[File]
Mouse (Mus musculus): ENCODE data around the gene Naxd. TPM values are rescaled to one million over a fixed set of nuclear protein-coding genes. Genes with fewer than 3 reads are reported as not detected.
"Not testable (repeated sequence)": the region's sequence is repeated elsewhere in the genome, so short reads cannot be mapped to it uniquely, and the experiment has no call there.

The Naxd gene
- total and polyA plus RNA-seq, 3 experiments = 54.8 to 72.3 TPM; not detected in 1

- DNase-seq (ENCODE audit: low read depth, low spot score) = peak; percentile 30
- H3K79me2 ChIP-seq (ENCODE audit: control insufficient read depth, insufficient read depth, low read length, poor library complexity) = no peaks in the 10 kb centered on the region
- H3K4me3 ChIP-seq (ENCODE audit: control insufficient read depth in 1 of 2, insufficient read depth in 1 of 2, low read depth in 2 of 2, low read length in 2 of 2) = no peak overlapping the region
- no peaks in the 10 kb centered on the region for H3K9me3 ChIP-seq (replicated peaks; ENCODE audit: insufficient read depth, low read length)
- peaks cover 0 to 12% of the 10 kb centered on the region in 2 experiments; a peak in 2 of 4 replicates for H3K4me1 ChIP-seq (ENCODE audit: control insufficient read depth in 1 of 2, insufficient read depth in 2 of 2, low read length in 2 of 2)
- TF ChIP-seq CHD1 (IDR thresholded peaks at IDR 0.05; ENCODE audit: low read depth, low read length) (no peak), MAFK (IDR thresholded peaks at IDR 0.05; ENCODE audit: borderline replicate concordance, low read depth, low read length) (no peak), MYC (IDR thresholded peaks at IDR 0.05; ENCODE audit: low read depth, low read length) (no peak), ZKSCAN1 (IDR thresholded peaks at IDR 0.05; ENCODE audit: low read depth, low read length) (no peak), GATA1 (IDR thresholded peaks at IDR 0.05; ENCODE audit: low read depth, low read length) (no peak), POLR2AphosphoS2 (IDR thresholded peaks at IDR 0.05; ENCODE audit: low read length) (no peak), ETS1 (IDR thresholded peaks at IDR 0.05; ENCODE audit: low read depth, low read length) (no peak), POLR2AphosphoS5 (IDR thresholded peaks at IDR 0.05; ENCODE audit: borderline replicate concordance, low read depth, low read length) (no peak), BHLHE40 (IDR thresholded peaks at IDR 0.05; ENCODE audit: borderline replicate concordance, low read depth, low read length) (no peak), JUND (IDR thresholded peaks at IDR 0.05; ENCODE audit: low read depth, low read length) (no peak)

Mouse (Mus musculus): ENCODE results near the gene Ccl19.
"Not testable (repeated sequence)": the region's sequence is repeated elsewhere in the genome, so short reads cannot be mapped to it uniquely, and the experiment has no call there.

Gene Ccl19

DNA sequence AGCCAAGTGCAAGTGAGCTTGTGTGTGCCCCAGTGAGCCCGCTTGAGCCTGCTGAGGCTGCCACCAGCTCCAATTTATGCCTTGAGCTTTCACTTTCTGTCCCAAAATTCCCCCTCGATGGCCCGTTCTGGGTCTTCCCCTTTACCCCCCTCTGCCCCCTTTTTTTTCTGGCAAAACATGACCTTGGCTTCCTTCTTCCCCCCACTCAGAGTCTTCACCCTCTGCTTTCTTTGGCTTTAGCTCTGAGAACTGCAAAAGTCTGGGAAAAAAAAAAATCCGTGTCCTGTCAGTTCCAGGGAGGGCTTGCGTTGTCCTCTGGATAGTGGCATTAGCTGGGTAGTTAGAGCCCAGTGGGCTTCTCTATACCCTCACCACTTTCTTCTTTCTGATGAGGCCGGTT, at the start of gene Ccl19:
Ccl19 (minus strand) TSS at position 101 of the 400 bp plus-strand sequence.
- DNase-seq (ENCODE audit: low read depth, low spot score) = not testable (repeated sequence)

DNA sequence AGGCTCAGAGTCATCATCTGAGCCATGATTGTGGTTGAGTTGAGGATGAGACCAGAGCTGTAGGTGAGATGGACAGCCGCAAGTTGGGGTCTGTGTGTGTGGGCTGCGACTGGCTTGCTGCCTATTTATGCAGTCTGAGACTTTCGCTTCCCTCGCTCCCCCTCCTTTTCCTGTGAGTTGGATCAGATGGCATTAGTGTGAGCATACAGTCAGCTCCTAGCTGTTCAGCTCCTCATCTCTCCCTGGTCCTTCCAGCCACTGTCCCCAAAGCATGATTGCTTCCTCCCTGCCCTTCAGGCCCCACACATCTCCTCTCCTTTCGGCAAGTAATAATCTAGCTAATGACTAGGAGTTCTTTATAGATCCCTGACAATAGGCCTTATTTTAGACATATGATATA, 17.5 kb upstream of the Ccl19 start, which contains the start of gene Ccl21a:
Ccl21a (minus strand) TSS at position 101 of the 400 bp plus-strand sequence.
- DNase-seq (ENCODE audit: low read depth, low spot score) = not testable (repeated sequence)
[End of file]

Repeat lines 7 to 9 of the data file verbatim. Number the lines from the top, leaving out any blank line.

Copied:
- H3K4me3 ChIP-seq (ENCODE audit: control insufficient read depth in 1 of 2, insufficient read depth in 1 of 2, low read depth in 2 of 2, low read length in 2 of 2) = no peak overlapping the region
- no peaks in the 10 kb centered on the region for H3K9me3 ChIP-seq (replicated peaks; ENCODE audit: insufficient read depth, low read length)
- peaks cover 0 to 12% of the 10 kb centered on the region in 2 experiments; a peak in 2 of 4 replicates for H3K4me1 ChIP-seq (ENCODE audit: control insufficient read depth in 1 of 2, insufficient read depth in 2 of 2, low read length in 2 of 2)